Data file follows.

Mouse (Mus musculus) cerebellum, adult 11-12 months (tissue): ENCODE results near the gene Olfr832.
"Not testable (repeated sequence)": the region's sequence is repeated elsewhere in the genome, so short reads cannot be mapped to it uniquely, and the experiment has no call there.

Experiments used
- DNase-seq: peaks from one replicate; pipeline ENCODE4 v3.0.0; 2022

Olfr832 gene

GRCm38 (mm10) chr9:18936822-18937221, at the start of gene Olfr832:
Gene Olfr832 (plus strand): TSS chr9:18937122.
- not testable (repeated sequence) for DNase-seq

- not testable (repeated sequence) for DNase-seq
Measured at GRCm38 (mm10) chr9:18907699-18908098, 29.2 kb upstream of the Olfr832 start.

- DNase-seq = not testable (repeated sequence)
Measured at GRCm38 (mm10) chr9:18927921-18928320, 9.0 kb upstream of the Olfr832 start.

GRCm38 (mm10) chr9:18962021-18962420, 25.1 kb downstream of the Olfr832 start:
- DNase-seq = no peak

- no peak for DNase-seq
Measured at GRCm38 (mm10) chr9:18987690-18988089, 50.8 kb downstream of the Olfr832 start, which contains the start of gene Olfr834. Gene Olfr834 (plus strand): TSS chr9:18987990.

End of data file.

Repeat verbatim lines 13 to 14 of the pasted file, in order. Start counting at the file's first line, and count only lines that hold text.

GRCm38 (mm10) chr9:18962021-18962420, 25.1 kb downstream of the Olfr832 start:
- DNase-seq = no peak